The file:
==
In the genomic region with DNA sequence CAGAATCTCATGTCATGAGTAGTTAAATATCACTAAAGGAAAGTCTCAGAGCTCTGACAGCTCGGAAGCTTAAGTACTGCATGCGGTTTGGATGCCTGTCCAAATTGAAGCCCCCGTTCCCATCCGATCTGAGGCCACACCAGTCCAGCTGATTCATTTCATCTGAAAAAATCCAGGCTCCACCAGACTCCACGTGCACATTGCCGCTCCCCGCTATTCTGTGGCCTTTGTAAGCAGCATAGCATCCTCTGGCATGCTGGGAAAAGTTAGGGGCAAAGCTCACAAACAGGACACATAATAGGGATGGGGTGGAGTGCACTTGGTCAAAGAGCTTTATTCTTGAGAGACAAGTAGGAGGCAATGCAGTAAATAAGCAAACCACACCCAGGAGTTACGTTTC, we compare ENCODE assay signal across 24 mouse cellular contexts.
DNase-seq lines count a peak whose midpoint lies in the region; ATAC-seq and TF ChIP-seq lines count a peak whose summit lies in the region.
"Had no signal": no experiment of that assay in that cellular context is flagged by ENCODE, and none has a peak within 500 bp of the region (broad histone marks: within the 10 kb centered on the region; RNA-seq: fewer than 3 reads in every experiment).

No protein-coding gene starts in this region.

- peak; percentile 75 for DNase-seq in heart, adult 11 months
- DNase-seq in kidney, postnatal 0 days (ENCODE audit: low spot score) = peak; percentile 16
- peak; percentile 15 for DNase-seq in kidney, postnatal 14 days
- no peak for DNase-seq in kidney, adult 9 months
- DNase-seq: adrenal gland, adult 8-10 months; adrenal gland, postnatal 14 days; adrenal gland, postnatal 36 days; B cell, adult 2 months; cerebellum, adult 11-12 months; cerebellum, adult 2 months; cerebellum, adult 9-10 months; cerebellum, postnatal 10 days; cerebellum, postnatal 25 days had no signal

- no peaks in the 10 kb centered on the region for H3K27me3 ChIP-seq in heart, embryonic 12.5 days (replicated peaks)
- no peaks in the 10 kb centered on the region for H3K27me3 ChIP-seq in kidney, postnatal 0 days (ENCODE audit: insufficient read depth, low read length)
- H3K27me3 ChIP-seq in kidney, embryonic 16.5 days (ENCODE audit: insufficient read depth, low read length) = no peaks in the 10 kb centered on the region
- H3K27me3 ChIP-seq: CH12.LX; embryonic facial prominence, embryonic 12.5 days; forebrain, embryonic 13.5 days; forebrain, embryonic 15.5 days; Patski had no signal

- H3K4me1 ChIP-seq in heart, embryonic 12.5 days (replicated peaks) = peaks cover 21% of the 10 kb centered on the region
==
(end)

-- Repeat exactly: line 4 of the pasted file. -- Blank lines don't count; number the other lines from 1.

No protein-coding gene starts in this region.